Dec 29, 2020Boise State Trainers Navigating Athletes Through Pandemic
On the campus of Boise State University, the school’s athletic trainers have had much more on their plates than in previous years. Ever since the return of sports at Boise State, COVID-19 protocols have been put into place in order for athletic programs to continue with their activities. As BSU athletics have continued to practice and prepare for their seasons, the responsibility of upholding these protocols falls on a specific group of individuals.
A recent article from The Arbiter Online caught up with the Broncos head athletic trainer, Marc Paul, to discuss the differences the 2020-21 athletic season has brought thus far.
Below is an excerpt from the Arbiter Online’s article.
“The constant change is, and continues to be the hardest to adapt to,” Paul said. “Since this is a novel coronavirus and has not been seen before, everything that happens is a first.”
Pre-pandemic, a typical day for an athletic trainer would include assessing individuals in order to avoid injuries or illnesses, assist in athlete recovery, and evaluate readiness to play. Their purpose is to provide care and advocate for student-athletes’ health. They always put the student-athlete first in making decisions that will impact their overall health and well being.
Although these daily duties are still a big portion of their job, athletic trainers also handle anything COVID-19 related. This includes coordinating testing, administering tests, contact tracing, and assisting in the return to play process if a student-athlete tests positive.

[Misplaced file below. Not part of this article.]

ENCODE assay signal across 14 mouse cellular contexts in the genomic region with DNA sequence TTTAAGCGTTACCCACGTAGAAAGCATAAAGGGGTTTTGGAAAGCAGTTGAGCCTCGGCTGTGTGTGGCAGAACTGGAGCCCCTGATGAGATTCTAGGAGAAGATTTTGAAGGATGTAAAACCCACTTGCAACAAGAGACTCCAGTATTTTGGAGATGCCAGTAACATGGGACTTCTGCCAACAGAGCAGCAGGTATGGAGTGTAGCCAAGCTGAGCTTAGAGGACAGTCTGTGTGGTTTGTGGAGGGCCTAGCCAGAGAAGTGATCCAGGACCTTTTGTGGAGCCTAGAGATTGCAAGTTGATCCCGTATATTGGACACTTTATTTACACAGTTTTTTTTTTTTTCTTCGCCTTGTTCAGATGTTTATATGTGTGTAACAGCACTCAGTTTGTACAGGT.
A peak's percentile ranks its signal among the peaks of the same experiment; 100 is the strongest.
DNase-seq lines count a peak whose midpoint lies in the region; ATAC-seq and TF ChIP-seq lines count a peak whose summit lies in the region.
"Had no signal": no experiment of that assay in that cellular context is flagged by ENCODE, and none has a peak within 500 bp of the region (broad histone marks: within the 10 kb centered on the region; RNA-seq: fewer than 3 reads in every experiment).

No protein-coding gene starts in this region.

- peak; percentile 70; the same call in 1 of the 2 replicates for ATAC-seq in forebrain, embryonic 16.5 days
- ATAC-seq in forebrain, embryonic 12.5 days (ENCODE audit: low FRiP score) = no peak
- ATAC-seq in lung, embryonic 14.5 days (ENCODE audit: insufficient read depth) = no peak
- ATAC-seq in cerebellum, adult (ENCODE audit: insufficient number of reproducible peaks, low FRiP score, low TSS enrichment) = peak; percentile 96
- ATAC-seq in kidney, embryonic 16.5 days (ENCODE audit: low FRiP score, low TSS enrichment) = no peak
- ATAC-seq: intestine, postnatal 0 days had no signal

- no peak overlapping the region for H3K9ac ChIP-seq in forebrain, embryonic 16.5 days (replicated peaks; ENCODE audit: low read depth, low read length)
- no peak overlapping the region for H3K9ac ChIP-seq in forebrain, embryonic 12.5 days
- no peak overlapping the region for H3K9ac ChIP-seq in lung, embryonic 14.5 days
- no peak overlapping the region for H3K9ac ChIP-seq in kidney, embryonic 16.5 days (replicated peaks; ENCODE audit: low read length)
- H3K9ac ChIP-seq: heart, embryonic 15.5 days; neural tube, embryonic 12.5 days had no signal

“Even though the pandemic has impacted us greatly, our job remains the same,” said football and men’s tennis athletic trainer Nicholas Do. “We are still going to be an advocate for our student-athletes health and we will continue to do so while abiding by the COVID-19 guidelines and protocols. We may do things differently, but our goal has remained the same.”
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As cases in Idaho have increased, multiple student-athletes and teams have had to quarantine due to testing positive or contact tracing. In these situations, athletic trainers evaluate and participate in making decisions based on the athlete’s safety.
“The national governing boards such as the CDC, WHO, and other medical organizations are constantly updating their guidelines and recommendations, and we have to adapt to those,” Paul said.
To read the full article from The Arbiter Online, click here.